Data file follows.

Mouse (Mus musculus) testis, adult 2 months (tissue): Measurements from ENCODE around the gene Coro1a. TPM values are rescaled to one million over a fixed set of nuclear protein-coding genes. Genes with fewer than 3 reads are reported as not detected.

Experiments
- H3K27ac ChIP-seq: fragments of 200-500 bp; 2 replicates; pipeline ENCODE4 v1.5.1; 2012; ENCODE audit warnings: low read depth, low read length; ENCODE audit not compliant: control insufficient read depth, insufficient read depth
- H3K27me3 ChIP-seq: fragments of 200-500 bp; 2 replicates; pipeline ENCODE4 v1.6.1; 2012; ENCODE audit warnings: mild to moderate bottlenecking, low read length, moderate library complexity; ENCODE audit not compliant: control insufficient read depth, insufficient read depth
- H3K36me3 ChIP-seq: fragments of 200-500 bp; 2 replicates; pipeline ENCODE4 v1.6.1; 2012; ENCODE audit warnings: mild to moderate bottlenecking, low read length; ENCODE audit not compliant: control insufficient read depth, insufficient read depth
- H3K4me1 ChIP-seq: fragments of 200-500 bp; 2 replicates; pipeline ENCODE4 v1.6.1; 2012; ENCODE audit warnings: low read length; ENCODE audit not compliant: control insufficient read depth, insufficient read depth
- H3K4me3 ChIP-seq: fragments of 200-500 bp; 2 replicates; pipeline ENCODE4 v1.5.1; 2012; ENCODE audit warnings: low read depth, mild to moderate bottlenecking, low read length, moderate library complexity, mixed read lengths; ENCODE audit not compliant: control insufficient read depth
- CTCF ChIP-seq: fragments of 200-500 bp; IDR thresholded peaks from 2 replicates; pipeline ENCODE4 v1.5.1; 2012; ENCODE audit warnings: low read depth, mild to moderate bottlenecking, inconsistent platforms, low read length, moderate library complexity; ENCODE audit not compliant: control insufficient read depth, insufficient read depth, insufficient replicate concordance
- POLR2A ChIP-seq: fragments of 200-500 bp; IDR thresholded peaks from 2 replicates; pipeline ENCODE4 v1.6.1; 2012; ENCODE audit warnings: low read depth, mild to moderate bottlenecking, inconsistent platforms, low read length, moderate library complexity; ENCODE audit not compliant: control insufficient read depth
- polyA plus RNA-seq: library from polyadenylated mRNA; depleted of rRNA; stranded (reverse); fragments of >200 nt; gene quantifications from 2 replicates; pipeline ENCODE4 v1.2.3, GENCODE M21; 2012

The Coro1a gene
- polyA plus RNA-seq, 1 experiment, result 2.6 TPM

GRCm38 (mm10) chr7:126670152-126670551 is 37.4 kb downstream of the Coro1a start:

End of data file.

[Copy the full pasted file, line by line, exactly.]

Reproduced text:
Mouse (Mus musculus) testis, adult 2 months (tissue): Measurements from ENCODE around the gene Coro1a. TPM values are rescaled to one million over a fixed set of nuclear protein-coding genes. Genes with fewer than 3 reads are reported as not detected.

Experiments
- H3K27ac ChIP-seq: fragments of 200-500 bp; 2 replicates; pipeline ENCODE4 v1.5.1; 2012; ENCODE audit warnings: low read depth, low read length; ENCODE audit not compliant: control insufficient read depth, insufficient read depth
- H3K27me3 ChIP-seq: fragments of 200-500 bp; 2 replicates; pipeline ENCODE4 v1.6.1; 2012; ENCODE audit warnings: mild to moderate bottlenecking, low read length, moderate library complexity; ENCODE audit not compliant: control insufficient read depth, insufficient read depth
- H3K36me3 ChIP-seq: fragments of 200-500 bp; 2 replicates; pipeline ENCODE4 v1.6.1; 2012; ENCODE audit warnings: mild to moderate bottlenecking, low read length; ENCODE audit not compliant: control insufficient read depth, insufficient read depth
- H3K4me1 ChIP-seq: fragments of 200-500 bp; 2 replicates; pipeline ENCODE4 v1.6.1; 2012; ENCODE audit warnings: low read length; ENCODE audit not compliant: control insufficient read depth, insufficient read depth
- H3K4me3 ChIP-seq: fragments of 200-500 bp; 2 replicates; pipeline ENCODE4 v1.5.1; 2012; ENCODE audit warnings: low read depth, mild to moderate bottlenecking, low read length, moderate library complexity, mixed read lengths; ENCODE audit not compliant: control insufficient read depth
- CTCF ChIP-seq: fragments of 200-500 bp; IDR thresholded peaks from 2 replicates; pipeline ENCODE4 v1.5.1; 2012; ENCODE audit warnings: low read depth, mild to moderate bottlenecking, inconsistent platforms, low read length, moderate library complexity; ENCODE audit not compliant: control insufficient read depth, insufficient read depth, insufficient replicate concordance
- POLR2A ChIP-seq: fragments of 200-500 bp; IDR thresholded peaks from 2 replicates; pipeline ENCODE4 v1.6.1; 2012; ENCODE audit warnings: low read depth, mild to moderate bottlenecking, inconsistent platforms, low read length, moderate library complexity; ENCODE audit not compliant: control insufficient read depth
- polyA plus RNA-seq: library from polyadenylated mRNA; depleted of rRNA; stranded (reverse); fragments of >200 nt; gene quantifications from 2 replicates; pipeline ENCODE4 v1.2.3, GENCODE M21; 2012

The Coro1a gene
- polyA plus RNA-seq, 1 experiment, result 2.6 TPM

GRCm38 (mm10) chr7:126670152-126670551 is 37.4 kb downstream of the Coro1a start: